What are the top jigs and fixtures used in a well-equipped woodshop? In addition to a solid assortment of quality power tools, you’ll want to consider a few key jigs that help improve your workflow in the shop. Some make cutting or drilling tasks more accurate, while others improve speed or make the process easier. Let’s take a look at the top 5 jigs to add to any power tool shop.
1. Probably the most overlooked jig in the woodworking shop is a bandsaw crosscut sled. If you’ve ever tried to cut small parts or dowels to length on a power miter saw, you know the parts can turn into projectiles careening around the shop. To avoid that situation, I built a small parts crosscut sled for the bandsaw. A wooden runner under the sled rides in the miter gauge of the bandsaw, and a stop system allows you to set the length and make repeated cuts without a pencil and tape measure.
To build your own bandsaw crosscut sled, check out this blog: Make a Bandsaw Crosscut Sled
2. A precision tapering sled will expand your capabilities at the tablesaw, and let you cut perfect 2-sided or 4-sided tapers. The sled rides in the miter slot, for repeatable control and accuracy. A series of clamps secures the workpiece to the sled, so all you have to do is slowly push the sled past the blade. Compared to commercially available metal tapering sleds, this version makes tapers stone-simple to cut. Learn how to reinforce T-tracks installed in plywood, and make your own tapering sled here: A Better Tapering Sled for the Fusion F2 Tablesaw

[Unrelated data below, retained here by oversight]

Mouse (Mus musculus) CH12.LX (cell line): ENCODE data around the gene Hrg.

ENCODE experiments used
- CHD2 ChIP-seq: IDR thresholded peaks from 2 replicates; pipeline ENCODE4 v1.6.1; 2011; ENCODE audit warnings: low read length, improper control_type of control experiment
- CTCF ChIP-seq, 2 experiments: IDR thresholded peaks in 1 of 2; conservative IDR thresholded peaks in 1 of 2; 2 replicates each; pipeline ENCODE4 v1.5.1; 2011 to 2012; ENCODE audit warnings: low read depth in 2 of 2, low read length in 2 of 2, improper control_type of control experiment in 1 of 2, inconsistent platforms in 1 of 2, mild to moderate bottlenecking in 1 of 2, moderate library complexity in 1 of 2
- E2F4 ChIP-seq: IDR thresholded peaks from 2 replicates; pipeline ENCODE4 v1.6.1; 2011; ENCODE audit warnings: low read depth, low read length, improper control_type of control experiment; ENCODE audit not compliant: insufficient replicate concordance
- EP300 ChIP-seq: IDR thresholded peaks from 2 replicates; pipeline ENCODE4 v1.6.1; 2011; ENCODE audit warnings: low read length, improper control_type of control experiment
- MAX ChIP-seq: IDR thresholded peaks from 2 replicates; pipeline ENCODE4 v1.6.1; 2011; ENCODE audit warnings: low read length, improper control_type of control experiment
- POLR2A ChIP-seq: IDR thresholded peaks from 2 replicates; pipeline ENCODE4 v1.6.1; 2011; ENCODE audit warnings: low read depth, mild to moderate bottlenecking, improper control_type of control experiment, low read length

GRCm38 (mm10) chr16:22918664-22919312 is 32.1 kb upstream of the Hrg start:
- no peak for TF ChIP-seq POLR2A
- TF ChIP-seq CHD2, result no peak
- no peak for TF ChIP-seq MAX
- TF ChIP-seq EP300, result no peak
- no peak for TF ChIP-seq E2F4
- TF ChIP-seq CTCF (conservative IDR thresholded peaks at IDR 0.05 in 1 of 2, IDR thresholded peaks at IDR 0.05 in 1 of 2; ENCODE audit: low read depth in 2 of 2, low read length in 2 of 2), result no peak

3. An exact-width dado jig certainly makes the list of the best shop jigs. My preference is actually to make dados at the tablesaw with a dado blade. However, with large panels or stopped-dados it makes sense to use a router jig. Exact-width dado jigs let you use the shelf stock itself to set the width of the dado. This is great because you get a nice fitting joint without much setup. There are several commercial jigs available, or you can make your own. Check out my YouTube channel The Thoughtful Woodworker for a new DIY exact width dado jig. The video will be available July 1st 2022.
4. A Doweling Jig! While certainly not new technology, this self-centering doweling jig still gets regular use in my shop. I don’t build entire projects with dowels, because I prefer mortise and tenon construction. However, with complex assemblies like cabinets and bookcases, I often employ a few carefully placed dowels. The fact that the jig centers the drilling guides on the stock automatically is such a useful feature, especially if both workpieces are the same thickness. If your self-centering doweling jig isn’t centering properly, check out this short video on how to adjust it here: How to Adjust a Woodworking Self Centering Doweling Jig
5. The venerable X-Cut sled. Is a crosscut sled ever really big enough? Well, this one might be. Sized for large panels and cabinet work, this sled also handles rails and furniture parts up to 3 feet long. It uses aluminum runners, and a “cross-bridge” made from iron pipe to avoid some of the problems with other jig designs. Check out all the details in this short video: How to Make a Crosscut Sled for a Tablesaw
How about a box joint jig for the tablesaw? This great jig features a micro-adjustment knob, and is simple to build.
Read the blog here… Making a Box Joint Jig for a Tablesaw
Or check out the short video: Box Joint Jig for Tablesaw
Willie Sandry is a Freelance Writer for several woodworking magazines, blogger, crafter and YouTube creator. Check out his channel The Thoughtful Woodworker